Increasing market and maturity: Over the past decade, the private credit market has matured significantly. With this maturation comes better infrastructure, more data for making informed decisions, and a larger number of experienced participants, making it a more viable investment option for many.

After all, in the realm of finance, it’s the blend of adaptability and vision that crafts the most enduring success stories, and private credit is an asset class whose role in portfolios will likely take more prominence.

Find out more about the Aura Private Credit Funds

You should read the relevant Product Disclosure Statement (PDS) or Information Memorandum (IM) before deciding to acquire any investment products.

Past performance is not an indicator of future performance. Returns are not guaranteed and so the value of an investment may rise or fall.

This information is provided by Montgomery Investment Management Pty Ltd (ACN 139 161 701 | AFSL 354564) (Montgomery) as authorised distributor of the Aura Core Income Fund (ARSN 658 462 652) (Fund). As authorised distributor, Montgomery is entitled to earn distribution fees paid by the investment manager and, subject to certain conditions being met, may be issued equity in the investment manager or entities associated with the investment manager.

The Aura Core Income Fund (ARSN 658 462 652)(Fund) is issued by One Managed Investment Funds Limited (ACN 117 400 987 | AFSL 297042) (OMIFL) as responsible entity for the Fund. Aura Credit Holdings Pty Ltd (ACN 656 261 200) (ACH) is the investment manager of the Fund and operates as a Corporate Authorised Representative (CAR 1297296) of Aura Capital Pty Ltd (ACN 143 700 887 | AFSL 366230). 

You should obtain and carefully consider the Product Disclosure Statement (PDS) and Target Market Determination (TMD) for the Aura Core Income Fund before making any decision about whether to acquire or continue to hold an interest in the Fund. Applications for units in the Fund can only be made through the online application form. The PDS, TMD, continuous disclosure notices and relevant application form may be obtained from or from Montgomery.

The Aura High Yield SME Fund is an unregistered managed investment scheme for wholesale clients only and is issued under an Information Memorandum by Aura Funds Management Pty Ltd (ABN 96 607 158 814, Authorised Representative No. 1233893 of Aura Capital Pty Ltd AFSL No. 366 230, ABN 48 143 700 887).

Any financial product advice given is of a general nature only. The information has been provided without taking into account the investment objectives, financial situation or needs of any particular investor. Therefore, before acting on the information contained in this report you should seek professional advice and consider whether the information is appropriate in light of your objectives, financial situation and needs.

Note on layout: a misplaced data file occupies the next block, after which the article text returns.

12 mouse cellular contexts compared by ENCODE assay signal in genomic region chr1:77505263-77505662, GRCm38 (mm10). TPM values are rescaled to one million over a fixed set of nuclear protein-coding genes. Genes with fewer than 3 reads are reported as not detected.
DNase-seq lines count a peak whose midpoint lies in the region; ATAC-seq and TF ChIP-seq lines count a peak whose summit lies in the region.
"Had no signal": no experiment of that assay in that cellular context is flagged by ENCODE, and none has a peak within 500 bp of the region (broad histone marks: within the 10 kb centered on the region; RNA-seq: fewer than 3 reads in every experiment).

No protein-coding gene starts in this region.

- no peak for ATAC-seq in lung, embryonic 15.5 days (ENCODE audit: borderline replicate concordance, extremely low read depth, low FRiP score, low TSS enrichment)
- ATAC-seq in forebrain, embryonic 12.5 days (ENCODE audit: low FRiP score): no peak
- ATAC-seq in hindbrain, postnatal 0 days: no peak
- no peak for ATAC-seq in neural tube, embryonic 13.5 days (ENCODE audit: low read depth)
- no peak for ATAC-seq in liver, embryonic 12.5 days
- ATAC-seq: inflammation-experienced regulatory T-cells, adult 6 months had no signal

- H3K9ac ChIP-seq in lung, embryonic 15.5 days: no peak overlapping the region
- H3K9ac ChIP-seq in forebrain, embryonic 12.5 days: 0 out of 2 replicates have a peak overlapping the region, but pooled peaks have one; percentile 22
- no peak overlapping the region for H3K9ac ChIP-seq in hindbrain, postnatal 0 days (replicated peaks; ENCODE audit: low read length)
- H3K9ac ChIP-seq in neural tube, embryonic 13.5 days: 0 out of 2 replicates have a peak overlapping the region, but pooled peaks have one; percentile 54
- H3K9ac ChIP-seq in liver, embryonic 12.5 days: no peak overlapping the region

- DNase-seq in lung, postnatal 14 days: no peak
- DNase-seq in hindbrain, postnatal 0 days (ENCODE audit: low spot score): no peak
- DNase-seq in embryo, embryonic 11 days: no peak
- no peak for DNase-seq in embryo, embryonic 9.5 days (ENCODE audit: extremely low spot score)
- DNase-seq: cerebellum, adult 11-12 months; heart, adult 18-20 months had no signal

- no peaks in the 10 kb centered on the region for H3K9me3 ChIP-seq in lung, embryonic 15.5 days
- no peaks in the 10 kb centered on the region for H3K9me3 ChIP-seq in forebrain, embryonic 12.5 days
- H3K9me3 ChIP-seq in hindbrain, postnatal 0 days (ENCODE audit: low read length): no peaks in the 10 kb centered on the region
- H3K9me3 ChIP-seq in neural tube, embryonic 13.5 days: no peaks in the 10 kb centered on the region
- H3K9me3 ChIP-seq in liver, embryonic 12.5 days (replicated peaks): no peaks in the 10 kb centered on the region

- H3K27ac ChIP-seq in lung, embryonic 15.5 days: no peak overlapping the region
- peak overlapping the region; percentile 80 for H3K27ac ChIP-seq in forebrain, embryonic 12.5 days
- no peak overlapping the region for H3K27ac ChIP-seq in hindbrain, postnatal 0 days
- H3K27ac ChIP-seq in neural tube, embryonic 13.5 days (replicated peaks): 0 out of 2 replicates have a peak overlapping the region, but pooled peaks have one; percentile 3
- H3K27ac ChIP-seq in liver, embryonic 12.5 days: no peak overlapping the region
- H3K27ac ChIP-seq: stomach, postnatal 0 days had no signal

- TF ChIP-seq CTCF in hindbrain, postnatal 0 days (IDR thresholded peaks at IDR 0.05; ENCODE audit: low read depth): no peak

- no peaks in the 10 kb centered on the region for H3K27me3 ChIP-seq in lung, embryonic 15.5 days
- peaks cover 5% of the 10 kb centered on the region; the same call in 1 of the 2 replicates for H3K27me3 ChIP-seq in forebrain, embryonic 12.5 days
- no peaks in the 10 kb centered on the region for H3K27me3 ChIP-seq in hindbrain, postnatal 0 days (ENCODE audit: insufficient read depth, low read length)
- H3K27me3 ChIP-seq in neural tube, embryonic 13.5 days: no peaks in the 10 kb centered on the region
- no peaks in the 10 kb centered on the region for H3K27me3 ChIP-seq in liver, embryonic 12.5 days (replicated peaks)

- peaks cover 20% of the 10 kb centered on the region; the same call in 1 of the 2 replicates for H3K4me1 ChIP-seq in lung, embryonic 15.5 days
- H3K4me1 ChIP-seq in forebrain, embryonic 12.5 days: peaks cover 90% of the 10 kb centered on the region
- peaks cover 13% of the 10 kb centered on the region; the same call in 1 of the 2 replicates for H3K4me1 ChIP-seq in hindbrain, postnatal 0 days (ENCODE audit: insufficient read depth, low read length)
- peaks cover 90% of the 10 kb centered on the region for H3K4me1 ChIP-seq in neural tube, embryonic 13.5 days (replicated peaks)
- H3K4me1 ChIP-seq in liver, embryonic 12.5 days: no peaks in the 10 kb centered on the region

Montgomery, ACH and OMIFL do not guarantee the performance of the Fund, the repayment of any capital or any rate of return. Investing in any financial product is subject to investment risk including possible loss. Past performance is not a reliable indicator of future performance. Information in this report may be based on information provided by third parties that may not have been verified.

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February Employment Situation

By Paul Gomme and Peter Rupert The establishment data from the BLS showed a 275,000 increase in payroll employment for February, outpacing the 230,000…



By Paul Gomme and Peter Rupert

The establishment data from the BLS showed a 275,000 increase in payroll employment for February, outpacing the 230,000 average over the previous 12 months. The payroll data for January and December were revised down by a total of 167,000. The private sector added 223,000 new jobs, the largest gain since May of last year.

Temporary help services employment continues a steep decline after a sharp post-pandemic rise.

Average hours of work increased from 34.2 to 34.3. The increase, along with the 223,000 private employment increase led to a hefty increase in total hours of 5.6% at an annualized rate, also the largest increase since May of last year.

The establishment report, once again, beat “expectations;” the WSJ survey of economists was 198,000. Other than the downward revisions, mentioned above, another bit of negative news was a smallish increase in wage growth, from $34.52 to $34.57.